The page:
By Jacob Katel
By Laurie Charles
By Nate "Igor" Smith
By Abel Folgar
By Kat Bein
By Jacob Katel
Old Cuban music never dies, it just gets reissued. Blame it in part on the success of the 1997 Grammy Award-winner Buena Vista Social Club, but remastered or re-recorded CDs of all manner of Cuban oldies keep on coming. In 1998 record companies strip-mined the seemingly infinite mountain of Cuban patrimony as never before. Multinational major labels and independents have issued a cavalcade of albums this year featuring old coots with great chops, gems from the Forties and Fifties, revolutionary rarities, and innovative postmodern homages that have taken the strains of Cuban nostalgia far beyond its home base in Miami's exile community.
A potpourri of recent offerings issued just in time for the holidays exemplifies the variety of recycled Cuban music being produced: restored recordings from the island's archives, fresh arrangements of Cuban evergreens by contemporary musicians based in Miami and Cuba, and a venerable orchestra's retakes of their own erstwhile hits.
Cuba Es Musica, a four-disc set, compiles musical performances taped for Havana's Radio Progreso during the Forties and Fifties. A testimony to the most fertile era in Cuban big band music, the set features songs by period stars like Barbarito Diez, Benny More, La Sonora Matancera, and Conjunto Casino. The recordings, which were stored on 78 rpm discs in the Radio Progreso archives, were recovered by Venezuelan producer Alejandro Blanco-Uribe. In accordance with the Cuban Music Institute, he took them to England's Cambridge University, where they were restored using the Cedar Audio System, a state-of-the-art technique for cleaning up old recordings. The tracks on Cuba Es Musica are indeed free of crackles and clicks from the old vinyl; still, the sound quality is thin and distant, due most likely to the less-than-stellar recording facilities at the radio studio. With today's technology, more might have been done to enhance it.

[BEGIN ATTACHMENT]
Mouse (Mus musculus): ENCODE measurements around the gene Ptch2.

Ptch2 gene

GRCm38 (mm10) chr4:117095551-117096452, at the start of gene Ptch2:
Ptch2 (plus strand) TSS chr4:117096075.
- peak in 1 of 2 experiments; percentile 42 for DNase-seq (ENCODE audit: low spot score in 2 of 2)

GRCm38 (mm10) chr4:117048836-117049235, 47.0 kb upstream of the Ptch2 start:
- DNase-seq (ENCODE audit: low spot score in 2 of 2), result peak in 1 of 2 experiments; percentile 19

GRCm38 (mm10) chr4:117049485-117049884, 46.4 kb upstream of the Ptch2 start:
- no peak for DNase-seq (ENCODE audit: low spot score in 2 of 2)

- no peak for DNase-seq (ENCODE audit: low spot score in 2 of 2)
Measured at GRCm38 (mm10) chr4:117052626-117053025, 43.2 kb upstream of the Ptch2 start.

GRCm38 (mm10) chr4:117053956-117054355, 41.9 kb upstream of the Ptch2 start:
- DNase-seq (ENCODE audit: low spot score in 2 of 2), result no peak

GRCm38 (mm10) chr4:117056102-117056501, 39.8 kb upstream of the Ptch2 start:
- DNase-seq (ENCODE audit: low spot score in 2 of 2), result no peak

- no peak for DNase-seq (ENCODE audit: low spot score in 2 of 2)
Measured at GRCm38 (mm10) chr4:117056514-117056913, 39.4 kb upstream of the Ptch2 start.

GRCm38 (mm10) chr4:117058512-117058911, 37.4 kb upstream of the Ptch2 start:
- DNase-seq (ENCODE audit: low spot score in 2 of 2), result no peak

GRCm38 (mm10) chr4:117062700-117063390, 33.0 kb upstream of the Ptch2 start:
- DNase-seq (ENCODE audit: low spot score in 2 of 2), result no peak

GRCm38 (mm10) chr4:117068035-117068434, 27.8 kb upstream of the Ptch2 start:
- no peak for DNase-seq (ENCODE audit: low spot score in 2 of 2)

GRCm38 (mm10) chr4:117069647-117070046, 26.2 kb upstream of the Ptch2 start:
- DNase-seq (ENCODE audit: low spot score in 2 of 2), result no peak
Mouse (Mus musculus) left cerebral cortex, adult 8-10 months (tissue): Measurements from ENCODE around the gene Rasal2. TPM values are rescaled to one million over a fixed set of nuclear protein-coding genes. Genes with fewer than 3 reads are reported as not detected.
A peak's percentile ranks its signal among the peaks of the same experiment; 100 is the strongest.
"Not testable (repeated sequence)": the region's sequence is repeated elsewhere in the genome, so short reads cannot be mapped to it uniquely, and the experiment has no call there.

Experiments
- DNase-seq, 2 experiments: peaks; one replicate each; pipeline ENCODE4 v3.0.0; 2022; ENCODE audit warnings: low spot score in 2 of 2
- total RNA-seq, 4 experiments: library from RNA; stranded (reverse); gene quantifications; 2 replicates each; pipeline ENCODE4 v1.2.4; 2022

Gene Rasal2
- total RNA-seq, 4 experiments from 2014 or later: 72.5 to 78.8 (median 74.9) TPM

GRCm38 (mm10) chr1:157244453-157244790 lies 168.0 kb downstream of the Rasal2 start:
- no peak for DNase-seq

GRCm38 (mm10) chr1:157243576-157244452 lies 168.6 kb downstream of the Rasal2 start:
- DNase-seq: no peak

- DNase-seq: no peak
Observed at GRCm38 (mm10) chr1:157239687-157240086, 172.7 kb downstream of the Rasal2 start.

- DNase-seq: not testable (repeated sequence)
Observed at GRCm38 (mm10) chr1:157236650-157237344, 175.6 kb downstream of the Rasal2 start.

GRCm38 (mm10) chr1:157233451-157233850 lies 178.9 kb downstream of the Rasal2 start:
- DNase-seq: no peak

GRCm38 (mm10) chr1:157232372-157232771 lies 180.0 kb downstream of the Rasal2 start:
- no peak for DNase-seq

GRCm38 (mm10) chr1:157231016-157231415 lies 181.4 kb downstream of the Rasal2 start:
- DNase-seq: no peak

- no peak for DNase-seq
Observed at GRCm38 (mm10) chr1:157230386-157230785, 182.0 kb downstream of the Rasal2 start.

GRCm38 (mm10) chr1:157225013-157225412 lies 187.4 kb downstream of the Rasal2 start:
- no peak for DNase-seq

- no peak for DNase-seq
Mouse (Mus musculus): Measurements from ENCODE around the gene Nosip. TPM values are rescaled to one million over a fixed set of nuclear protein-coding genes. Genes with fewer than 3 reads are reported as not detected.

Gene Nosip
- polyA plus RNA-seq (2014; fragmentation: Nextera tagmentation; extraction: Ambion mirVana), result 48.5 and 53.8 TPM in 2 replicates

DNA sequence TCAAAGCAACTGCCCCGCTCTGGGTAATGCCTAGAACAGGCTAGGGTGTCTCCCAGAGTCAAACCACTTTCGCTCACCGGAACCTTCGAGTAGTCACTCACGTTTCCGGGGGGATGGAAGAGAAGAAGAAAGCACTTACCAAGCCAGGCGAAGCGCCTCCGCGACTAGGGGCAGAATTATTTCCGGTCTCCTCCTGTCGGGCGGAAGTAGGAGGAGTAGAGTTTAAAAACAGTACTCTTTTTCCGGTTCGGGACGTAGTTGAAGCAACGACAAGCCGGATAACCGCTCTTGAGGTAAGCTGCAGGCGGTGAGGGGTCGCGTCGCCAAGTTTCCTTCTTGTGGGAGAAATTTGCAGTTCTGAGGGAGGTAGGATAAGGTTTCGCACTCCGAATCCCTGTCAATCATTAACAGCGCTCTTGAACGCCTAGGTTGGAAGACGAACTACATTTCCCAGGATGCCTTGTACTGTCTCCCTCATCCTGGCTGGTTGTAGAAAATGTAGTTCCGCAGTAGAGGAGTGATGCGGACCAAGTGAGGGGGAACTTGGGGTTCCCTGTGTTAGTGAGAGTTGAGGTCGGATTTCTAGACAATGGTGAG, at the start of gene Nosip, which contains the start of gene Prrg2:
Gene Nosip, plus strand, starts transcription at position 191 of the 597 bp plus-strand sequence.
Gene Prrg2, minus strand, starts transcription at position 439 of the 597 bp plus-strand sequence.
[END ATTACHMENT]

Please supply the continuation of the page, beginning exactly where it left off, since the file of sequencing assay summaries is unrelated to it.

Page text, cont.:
Nonetheless it is possible to appreciate the lilting flute, thumping upright bass, and other acoustic instruments that characterized the era's typical band format. And the set is worth listening to if only to hear Rolando LaSerie singing the bawdy "Si lo Encuentro lo Mato," accompanied by pianist Bebo Valdes, and Orquesta Sensacion's playful take on "El Manisero."
But Cuba es Musica contains nothing anywhere near as exciting as Panart's famed Cuban Jam Sessions (reissued in 1996 by Musart), or the down-home emotion of Buena Vista's country son. The Radio Progreso performances (at least those selected by Blanco-Uribe) represent the commercial tastes of the time: romantic ballroom music. The tracks on this compilation are a scant two or three minutes long, too short to extend into the juicy instrumental solos and vocal improvisations that are the hallmark of the Cuban sound.